On Wednesday, the MacArthur Foundation announced the 24 recipients of its “genius” grant, a $625,000 no-strings-attached award given to “individuals who show exceptional creativity in their work and the prospect for still more in the future.”
One such individual is University of Pennsylvania associate professor of psychology Angela Duckworth, whose research focuses on how “true grit” predicts an individual’s success in life, as she explains in this fascinating Ted Talk.
I called Duckworth on Wednesday night to learn more about grit and to find out how she’ll be spending her $625,000.
So, grit. What is it, exactly?
Grit is the tendency or the disposition to pursue long term goals with sustained interest and effort. It’s about sticking with things. The opposite would be dropping out, being capricious, not being able to get over setbacks and disappointments.
Who are three people from modern history who most embody the idea of grit?
Great question. Who are the historical exemplars of grit?
That would be the genius way of putting it.
Anyone who has done anything great, whether you like them or not. Abraham Lincoln, Steve Jobs, Martha Graham, Charles Darwin, Picasso.
All of them, if you look at their biographies, they almost invariably achieved through years and years of sustained engagement with their craft.
The harder question would be: Are there examples of people who were dilettante-like in approach but were nevertheless extremely successful? I can’t think of any.
Something tells me that Tom Brokaw’s Greatest Generation has more grit than my Generation X, which has more grit than Millennials and the overprotected children of today’s helicopter parents. Does your research support that?
We do have a cross-sectional study of all different ages. Older people are grittier than younger people. When I first looked, I thought this suggests that grit grows with age like a lot of other qualities like agreeableness and emotion regulation.
But then an older colleague saw this and said that Millennials are growing up in a time that doesn’t encourage us to stick with things as much as our parents did. Both are plausible.
But my sense is that young adults coming of age today are not especially encouraged to do things that take a really long time.
Any thoughts on how to fix Philadelphia’s failed education system?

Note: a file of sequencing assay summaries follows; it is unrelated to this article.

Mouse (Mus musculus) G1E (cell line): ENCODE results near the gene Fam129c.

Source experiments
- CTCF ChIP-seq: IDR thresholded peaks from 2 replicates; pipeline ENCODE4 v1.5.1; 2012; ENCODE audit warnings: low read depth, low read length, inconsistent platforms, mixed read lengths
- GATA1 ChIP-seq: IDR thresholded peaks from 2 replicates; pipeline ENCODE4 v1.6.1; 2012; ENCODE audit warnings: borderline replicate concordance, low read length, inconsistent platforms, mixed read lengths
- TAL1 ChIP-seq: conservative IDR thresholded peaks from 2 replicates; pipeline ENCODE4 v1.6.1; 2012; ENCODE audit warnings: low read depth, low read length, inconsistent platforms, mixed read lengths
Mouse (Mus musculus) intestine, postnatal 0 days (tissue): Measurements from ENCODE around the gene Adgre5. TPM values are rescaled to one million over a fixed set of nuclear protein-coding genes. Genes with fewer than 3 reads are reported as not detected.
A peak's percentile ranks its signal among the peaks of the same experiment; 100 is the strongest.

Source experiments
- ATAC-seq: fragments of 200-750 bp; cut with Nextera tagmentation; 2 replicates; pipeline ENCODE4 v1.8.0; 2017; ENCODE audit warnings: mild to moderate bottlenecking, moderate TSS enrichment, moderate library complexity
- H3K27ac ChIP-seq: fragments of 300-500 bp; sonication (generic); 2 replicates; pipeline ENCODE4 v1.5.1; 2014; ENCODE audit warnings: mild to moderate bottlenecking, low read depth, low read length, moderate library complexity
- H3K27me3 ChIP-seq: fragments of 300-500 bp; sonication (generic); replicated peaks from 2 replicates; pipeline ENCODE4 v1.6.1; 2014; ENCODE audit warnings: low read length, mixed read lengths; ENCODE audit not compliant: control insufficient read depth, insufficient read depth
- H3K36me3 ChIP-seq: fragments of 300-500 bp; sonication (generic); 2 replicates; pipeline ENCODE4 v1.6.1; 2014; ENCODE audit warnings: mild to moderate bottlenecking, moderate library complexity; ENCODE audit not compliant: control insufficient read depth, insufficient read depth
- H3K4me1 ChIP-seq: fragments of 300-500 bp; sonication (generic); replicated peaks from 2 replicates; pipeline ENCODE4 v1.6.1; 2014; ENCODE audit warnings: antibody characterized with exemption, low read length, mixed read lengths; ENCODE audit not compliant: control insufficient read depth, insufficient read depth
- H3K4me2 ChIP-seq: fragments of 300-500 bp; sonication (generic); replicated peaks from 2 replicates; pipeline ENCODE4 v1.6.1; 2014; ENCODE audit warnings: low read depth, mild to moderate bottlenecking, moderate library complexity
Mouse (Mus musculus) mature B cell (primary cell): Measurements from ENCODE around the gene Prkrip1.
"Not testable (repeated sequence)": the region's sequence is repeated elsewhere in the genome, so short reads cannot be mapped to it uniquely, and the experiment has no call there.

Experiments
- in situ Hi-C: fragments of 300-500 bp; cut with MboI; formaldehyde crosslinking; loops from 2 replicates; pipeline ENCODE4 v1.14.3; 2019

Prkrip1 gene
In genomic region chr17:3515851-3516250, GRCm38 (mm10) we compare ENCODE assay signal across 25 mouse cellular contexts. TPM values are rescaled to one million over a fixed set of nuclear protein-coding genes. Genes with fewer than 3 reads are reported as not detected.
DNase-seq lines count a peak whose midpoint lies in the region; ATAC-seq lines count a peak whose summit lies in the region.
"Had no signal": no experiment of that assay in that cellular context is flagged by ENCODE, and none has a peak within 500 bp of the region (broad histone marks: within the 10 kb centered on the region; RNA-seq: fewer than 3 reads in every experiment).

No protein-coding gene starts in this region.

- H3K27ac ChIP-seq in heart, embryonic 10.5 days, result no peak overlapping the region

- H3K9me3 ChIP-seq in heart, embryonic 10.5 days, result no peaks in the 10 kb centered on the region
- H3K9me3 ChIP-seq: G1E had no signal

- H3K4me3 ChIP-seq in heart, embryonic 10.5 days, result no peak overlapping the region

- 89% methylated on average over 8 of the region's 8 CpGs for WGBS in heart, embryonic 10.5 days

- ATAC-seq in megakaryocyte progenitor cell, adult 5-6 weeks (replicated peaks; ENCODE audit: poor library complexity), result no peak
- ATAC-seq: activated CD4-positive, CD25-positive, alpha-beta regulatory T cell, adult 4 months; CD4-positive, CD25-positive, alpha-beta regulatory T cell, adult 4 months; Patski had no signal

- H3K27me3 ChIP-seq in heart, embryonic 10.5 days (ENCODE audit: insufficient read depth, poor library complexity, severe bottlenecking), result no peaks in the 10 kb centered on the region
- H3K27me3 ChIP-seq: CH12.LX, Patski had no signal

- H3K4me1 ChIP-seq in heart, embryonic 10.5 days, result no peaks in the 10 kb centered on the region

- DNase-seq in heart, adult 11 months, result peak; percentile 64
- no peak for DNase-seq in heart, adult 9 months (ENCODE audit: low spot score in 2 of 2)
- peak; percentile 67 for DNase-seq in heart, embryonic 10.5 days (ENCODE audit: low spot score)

I am not a policy-oriented person. But my daughters are ten and eleven, and we just moved to the city from Narberth as of three months ago, and our kids are going to Masterman.
They are adjusting in the middle of a financial crisis. At the beginning of school, their teacher announced that there was no secretary, no library, no after-school activities. That was a big deal coming from Lower Merion. They came home asking, “What are food stamps?”
My husband and I hope to be the kind of parents who turn things around. We’re committed to being public school parents. We’re doing our tiny little part to help our school: donating money, getting the in-laws to donate time and money.
This is clearly not a solution to the systemic problem, and I’m not sure what is. Don’t ask me about what’s going on in Syria, either.
Is the $625,000 yours? Or are you contractually obligated to turn it over to Penn?
I think it’s just mine to keep. But I’m running a large research lab that requires raising four times this much every year. So it’s not smart to just add it to the kitty. I’m going to ask what high risk research can we engage in that is not attractive to the usual funders.
For instance, I want to talk to teachers to find out what we can do to increase grit in children. I applied to foundations, and they said, “What? You wanna get together with a bunch of teachers? That doesn’t go into our funding strategy.” But I’m stubborn. I said, “I don’t care. I’ll do it myself.”
How does one celebrate a $625,000 genius grant?
Well, we took the kids to the Four Seasons for a burger and sparkling apple juice. We live just a few blocks away. It was great.
And finally, a question from my 7-year-old son. Which game are you better at: Scrabble, chess or Let’s Dance on the Wii?
I am outstanding in Let’s Dance. I am strangely good. I can’t play chess, and I am OK at Scrabble.
But tell him this. People who are really good at Scrabble — like world champion good — they are not good writers. They have this one super-refined skill.
And a lot of things in life are like that, which is why practice matters so much. You have to know all the two- and three-letter words. You have to know the Q words. The seven-letter words. I’m not so good, but if I did a lot of practicing, I probably could be.